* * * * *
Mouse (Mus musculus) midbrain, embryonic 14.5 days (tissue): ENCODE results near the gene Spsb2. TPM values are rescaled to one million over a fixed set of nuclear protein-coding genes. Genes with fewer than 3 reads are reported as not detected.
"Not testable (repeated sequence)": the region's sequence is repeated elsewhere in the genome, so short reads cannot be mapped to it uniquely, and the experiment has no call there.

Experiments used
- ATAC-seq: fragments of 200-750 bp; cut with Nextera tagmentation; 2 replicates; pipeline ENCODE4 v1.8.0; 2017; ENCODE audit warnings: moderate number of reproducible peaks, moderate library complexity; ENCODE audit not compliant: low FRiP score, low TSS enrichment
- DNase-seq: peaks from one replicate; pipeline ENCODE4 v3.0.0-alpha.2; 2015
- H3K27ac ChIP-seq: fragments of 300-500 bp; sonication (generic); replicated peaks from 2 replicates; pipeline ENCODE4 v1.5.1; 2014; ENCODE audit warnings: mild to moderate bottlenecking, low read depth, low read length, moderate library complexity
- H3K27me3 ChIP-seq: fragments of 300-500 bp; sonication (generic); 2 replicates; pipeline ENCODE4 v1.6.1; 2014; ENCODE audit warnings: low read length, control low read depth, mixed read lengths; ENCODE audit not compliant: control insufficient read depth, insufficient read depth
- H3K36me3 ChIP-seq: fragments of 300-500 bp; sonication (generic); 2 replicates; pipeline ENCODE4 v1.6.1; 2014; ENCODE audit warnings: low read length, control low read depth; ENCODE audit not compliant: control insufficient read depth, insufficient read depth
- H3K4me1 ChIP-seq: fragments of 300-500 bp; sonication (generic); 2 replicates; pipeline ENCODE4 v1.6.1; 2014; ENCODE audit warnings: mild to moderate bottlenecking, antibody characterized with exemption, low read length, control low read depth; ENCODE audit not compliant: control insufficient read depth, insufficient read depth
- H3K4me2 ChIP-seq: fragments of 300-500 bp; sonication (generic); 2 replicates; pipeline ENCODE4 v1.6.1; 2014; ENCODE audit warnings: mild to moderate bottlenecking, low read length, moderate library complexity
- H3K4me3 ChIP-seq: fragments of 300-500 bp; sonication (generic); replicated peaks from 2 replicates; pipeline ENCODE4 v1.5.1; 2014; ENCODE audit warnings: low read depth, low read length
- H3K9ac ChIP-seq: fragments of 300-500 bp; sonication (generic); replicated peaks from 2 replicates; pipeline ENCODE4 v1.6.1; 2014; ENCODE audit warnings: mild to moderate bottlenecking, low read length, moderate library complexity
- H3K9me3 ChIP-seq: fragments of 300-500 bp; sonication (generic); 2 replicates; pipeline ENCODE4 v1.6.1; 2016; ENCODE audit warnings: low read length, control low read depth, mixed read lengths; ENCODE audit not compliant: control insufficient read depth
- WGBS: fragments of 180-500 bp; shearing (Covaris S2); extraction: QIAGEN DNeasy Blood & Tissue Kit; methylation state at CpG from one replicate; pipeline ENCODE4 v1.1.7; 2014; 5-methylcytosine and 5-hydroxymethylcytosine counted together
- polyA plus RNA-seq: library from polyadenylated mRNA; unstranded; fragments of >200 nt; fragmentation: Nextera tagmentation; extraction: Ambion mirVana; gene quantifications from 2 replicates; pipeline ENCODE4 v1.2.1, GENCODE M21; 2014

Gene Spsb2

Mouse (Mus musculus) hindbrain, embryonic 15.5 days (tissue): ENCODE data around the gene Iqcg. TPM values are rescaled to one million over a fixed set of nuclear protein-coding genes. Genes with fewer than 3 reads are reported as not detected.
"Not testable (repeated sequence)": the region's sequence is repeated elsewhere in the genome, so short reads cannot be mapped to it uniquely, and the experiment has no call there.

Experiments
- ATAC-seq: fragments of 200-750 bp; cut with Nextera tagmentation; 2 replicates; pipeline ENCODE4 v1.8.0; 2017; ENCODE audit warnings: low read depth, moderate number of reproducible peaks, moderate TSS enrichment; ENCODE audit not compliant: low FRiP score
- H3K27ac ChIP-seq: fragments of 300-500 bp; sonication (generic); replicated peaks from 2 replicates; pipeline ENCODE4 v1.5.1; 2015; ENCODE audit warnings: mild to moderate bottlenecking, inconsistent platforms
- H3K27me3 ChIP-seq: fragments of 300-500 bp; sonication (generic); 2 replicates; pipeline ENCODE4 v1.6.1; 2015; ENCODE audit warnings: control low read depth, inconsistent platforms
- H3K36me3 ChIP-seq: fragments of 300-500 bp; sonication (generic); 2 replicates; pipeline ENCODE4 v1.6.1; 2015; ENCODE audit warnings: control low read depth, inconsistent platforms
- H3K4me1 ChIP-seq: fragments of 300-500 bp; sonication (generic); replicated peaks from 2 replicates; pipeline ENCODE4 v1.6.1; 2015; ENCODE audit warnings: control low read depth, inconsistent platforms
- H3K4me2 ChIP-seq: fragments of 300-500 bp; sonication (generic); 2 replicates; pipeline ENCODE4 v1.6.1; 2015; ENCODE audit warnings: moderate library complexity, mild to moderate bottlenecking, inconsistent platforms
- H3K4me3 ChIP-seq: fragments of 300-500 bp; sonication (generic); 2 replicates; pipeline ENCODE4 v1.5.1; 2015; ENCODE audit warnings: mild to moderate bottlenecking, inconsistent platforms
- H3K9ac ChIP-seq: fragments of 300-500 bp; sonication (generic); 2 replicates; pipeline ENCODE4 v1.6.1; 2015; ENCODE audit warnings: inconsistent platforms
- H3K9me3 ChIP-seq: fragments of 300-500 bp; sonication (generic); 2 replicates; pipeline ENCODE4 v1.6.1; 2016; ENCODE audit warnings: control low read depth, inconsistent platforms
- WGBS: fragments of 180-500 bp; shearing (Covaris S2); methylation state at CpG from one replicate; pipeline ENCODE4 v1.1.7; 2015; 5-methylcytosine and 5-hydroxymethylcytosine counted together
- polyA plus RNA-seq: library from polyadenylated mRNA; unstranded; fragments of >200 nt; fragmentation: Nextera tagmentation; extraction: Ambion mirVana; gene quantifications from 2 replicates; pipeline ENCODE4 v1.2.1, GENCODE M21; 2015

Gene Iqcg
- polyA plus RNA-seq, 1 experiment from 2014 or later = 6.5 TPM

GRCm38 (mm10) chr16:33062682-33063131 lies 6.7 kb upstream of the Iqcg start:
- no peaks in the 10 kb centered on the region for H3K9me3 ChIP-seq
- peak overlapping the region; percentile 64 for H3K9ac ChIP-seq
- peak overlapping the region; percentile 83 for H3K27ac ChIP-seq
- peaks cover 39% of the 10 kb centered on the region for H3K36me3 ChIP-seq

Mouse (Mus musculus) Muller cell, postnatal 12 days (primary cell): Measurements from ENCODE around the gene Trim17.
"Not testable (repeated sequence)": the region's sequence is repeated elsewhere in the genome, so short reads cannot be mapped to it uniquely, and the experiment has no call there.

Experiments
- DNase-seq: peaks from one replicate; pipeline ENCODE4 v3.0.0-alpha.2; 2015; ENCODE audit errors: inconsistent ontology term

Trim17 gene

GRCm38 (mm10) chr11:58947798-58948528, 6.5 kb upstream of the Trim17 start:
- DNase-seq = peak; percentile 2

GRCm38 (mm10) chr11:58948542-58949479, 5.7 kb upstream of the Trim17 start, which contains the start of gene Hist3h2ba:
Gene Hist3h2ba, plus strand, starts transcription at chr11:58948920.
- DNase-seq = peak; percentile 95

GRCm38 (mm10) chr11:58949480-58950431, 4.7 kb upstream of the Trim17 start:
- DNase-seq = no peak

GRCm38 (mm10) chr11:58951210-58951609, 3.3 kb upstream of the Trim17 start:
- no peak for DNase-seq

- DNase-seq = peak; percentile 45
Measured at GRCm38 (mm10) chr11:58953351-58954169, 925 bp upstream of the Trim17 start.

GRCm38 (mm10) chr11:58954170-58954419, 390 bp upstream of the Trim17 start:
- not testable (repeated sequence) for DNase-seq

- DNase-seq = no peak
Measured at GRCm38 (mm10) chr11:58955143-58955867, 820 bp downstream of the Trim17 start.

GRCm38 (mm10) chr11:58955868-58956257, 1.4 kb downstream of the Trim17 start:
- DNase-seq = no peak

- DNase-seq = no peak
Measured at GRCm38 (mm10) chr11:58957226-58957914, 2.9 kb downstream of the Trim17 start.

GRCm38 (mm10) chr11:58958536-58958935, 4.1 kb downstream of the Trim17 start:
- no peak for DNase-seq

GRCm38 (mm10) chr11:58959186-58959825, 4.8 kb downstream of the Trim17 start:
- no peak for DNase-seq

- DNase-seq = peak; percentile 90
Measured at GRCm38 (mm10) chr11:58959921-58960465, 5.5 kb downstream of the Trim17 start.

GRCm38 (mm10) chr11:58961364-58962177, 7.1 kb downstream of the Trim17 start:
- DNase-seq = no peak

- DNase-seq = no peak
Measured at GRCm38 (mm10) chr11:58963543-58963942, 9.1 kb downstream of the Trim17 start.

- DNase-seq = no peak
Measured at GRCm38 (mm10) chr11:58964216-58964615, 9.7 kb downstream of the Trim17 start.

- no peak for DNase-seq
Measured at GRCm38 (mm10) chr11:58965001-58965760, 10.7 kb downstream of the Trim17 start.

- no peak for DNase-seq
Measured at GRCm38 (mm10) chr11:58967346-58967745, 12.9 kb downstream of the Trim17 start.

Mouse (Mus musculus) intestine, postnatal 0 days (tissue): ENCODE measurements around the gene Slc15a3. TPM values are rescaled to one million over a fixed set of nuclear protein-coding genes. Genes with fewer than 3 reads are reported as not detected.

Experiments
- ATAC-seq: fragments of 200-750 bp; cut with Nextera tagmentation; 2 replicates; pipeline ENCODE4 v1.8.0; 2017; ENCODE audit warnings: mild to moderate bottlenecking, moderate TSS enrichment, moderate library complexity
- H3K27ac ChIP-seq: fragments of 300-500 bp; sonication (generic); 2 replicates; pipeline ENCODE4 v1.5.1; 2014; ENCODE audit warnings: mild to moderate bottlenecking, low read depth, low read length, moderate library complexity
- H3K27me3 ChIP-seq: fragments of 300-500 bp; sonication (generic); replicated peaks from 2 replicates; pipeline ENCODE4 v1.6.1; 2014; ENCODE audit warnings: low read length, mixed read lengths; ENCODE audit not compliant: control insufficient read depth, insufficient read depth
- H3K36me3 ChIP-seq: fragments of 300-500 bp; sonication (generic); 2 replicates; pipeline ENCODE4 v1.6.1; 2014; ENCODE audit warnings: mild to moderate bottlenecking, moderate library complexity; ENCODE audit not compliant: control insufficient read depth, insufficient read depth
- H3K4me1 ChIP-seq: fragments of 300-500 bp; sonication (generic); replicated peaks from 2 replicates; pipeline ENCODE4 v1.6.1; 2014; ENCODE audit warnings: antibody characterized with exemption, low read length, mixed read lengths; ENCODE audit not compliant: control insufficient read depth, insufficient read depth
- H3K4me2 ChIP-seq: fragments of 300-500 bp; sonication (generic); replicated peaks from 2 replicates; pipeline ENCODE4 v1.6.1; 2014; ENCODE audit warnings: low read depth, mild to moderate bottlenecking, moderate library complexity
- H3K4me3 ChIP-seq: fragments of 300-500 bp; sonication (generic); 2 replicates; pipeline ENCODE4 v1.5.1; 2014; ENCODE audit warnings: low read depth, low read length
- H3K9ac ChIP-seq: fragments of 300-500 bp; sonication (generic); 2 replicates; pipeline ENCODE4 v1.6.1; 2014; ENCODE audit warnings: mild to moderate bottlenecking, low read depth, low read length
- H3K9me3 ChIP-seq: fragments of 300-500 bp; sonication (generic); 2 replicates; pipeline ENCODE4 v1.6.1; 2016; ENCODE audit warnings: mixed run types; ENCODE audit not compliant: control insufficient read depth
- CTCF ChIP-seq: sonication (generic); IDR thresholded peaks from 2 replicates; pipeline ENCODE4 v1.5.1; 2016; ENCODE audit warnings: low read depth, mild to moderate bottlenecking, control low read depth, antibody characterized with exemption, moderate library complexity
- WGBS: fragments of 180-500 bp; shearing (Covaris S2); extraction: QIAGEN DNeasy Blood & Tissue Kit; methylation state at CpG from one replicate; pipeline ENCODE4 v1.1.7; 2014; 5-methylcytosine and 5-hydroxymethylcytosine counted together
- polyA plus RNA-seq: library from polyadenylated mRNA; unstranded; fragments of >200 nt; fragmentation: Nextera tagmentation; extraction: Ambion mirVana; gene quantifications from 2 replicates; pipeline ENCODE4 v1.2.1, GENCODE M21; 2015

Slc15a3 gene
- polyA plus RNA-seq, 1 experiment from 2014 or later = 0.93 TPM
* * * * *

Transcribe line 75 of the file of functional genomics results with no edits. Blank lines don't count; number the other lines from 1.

Measured at GRCm38 (mm10) chr11:58965001-58965760, 10.7 kb downstream of the Trim17 start.